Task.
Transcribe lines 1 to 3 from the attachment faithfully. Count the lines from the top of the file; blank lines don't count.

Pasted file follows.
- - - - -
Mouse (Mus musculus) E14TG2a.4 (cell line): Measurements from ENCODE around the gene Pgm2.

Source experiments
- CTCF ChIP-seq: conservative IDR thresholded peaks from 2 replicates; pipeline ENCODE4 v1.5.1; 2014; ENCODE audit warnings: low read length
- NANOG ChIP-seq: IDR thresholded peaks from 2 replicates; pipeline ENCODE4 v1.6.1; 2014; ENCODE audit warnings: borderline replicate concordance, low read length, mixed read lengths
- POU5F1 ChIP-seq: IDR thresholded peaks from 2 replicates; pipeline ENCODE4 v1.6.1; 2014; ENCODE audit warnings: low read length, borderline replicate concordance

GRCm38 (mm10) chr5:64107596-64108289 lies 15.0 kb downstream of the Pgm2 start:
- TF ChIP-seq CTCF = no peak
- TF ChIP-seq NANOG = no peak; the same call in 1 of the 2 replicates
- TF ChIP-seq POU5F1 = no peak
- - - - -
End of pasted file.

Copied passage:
Mouse (Mus musculus) E14TG2a.4 (cell line): Measurements from ENCODE around the gene Pgm2.

Source experiments
- CTCF ChIP-seq: conservative IDR thresholded peaks from 2 replicates; pipeline ENCODE4 v1.5.1; 2014; ENCODE audit warnings: low read length